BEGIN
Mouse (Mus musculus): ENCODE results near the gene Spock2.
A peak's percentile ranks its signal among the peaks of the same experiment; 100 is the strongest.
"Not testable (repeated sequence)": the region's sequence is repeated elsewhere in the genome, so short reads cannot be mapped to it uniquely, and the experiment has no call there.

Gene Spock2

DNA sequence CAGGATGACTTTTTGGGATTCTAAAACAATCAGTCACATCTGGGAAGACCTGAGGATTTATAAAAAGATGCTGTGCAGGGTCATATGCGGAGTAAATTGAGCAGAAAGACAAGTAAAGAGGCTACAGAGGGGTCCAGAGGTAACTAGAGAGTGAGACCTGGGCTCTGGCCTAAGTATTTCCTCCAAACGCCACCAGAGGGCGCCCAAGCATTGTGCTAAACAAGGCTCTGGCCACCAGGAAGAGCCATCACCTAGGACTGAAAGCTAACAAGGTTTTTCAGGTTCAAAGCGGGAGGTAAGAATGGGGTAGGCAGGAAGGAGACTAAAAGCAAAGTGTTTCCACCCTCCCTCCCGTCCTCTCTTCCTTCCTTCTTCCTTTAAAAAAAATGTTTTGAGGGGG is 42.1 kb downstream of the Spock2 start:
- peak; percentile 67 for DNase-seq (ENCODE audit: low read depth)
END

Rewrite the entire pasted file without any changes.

Mouse (Mus musculus): ENCODE results near the gene Spock2.
A peak's percentile ranks its signal among the peaks of the same experiment; 100 is the strongest.
"Not testable (repeated sequence)": the region's sequence is repeated elsewhere in the genome, so short reads cannot be mapped to it uniquely, and the experiment has no call there.

Gene Spock2

DNA sequence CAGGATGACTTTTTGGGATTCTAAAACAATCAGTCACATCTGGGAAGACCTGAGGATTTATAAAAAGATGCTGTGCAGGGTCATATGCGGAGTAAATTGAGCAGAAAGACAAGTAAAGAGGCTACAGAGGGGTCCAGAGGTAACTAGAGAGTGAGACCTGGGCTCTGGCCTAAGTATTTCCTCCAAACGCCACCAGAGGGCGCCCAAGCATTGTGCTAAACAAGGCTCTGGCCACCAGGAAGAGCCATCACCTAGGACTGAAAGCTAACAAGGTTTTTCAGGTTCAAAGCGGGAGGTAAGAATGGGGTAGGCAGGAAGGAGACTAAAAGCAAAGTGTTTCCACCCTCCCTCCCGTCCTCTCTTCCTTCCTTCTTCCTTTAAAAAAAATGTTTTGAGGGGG is 42.1 kb downstream of the Spock2 start:
- peak; percentile 67 for DNase-seq (ENCODE audit: low read depth)